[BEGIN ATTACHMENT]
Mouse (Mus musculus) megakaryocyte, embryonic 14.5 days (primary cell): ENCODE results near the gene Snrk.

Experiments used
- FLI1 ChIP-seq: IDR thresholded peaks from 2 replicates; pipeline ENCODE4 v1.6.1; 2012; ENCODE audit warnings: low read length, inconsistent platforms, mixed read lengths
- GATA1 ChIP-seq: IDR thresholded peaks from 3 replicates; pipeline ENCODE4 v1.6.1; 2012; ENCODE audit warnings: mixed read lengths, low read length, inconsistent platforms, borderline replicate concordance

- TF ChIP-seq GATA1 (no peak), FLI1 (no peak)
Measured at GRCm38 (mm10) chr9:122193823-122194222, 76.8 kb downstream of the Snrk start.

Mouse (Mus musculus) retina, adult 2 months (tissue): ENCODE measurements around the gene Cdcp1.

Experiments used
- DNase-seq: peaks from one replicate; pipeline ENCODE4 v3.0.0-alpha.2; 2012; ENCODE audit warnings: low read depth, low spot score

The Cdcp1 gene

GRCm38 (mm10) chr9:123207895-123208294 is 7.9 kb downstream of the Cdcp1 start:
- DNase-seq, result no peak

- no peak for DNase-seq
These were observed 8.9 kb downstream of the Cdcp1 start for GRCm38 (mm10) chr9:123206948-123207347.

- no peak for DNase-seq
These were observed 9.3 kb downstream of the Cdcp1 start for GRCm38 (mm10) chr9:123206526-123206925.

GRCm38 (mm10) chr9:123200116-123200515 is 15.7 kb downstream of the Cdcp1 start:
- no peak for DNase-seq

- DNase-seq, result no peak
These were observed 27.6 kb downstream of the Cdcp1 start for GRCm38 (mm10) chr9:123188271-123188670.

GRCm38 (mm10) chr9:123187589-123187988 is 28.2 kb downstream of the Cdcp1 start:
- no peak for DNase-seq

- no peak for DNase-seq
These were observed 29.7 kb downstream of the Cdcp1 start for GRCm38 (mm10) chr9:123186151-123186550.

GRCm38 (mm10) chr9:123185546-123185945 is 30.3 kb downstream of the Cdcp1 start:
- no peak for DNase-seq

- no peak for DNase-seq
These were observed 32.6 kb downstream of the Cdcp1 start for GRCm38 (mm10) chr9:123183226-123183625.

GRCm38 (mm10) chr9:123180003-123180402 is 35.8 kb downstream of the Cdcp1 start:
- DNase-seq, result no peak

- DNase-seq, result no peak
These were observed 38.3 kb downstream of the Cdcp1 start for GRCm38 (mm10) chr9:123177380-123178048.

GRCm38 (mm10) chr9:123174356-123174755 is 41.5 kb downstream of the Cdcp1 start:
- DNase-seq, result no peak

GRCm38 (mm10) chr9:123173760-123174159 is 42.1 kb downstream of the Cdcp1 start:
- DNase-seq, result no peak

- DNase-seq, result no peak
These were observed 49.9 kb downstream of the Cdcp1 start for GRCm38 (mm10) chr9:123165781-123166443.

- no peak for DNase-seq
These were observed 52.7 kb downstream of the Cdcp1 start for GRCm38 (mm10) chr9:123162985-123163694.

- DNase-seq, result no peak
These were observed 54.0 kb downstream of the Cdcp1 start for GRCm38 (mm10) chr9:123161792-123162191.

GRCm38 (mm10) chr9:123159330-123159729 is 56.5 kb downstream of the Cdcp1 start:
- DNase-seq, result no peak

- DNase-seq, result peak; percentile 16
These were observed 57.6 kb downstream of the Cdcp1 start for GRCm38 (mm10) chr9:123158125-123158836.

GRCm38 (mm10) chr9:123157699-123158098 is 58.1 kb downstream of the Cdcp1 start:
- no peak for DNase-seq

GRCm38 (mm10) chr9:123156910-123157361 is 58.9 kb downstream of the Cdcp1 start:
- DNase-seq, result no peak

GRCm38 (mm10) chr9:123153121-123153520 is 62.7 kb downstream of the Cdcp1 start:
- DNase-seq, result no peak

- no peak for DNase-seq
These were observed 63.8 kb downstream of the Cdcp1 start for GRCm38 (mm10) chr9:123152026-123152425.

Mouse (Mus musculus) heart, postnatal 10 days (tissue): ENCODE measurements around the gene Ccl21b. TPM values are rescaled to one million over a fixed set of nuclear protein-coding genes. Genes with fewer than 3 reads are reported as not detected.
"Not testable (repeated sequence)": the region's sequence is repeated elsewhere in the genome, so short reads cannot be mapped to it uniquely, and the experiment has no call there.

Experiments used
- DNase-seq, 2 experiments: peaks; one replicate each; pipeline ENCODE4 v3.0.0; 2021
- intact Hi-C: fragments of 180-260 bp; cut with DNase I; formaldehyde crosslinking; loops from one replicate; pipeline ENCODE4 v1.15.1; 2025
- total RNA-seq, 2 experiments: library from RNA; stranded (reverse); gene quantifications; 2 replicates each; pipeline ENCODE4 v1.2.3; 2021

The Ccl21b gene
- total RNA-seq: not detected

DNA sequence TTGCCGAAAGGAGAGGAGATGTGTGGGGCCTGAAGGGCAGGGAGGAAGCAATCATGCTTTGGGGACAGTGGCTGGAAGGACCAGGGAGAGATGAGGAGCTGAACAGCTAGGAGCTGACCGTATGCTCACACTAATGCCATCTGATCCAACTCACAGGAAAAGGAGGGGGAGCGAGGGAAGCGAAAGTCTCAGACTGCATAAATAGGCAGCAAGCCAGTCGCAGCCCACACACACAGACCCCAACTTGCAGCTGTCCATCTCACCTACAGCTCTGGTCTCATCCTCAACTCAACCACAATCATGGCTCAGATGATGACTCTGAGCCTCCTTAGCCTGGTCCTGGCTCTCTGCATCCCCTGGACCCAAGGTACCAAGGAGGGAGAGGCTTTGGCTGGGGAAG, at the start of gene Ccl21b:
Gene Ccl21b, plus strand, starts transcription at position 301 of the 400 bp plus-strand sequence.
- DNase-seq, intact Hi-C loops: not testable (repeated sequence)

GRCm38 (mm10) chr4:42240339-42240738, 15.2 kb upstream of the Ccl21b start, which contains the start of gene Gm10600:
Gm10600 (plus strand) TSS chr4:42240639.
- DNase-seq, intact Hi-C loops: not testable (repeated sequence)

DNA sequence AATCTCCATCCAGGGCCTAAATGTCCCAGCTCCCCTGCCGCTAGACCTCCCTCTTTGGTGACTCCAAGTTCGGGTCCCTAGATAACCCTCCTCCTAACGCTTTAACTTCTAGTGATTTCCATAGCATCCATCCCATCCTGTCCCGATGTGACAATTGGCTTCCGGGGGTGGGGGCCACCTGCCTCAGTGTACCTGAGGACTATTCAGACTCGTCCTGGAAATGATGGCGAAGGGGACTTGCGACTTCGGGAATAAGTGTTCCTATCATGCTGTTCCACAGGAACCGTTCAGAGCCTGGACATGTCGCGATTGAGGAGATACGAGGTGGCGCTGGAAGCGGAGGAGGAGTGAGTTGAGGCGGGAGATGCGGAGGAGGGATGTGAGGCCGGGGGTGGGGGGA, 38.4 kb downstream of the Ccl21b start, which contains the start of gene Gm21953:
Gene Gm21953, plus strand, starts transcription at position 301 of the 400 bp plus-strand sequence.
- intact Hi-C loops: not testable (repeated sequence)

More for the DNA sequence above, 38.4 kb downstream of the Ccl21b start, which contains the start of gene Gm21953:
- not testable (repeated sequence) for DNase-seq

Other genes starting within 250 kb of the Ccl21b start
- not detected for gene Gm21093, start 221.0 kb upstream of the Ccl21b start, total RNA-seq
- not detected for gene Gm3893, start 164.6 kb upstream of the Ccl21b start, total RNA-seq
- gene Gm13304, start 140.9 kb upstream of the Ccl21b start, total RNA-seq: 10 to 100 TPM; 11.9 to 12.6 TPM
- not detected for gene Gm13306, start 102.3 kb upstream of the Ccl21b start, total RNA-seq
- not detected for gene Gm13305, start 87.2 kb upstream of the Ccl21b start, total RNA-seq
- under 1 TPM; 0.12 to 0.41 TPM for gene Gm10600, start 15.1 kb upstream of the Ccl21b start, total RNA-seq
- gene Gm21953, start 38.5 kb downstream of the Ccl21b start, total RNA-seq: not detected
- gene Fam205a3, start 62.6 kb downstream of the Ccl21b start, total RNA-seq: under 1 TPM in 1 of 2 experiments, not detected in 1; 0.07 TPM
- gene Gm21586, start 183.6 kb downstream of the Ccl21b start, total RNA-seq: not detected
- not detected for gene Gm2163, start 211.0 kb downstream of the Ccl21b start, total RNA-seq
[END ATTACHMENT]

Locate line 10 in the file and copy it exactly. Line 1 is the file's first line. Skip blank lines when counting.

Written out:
The Cdcp1 gene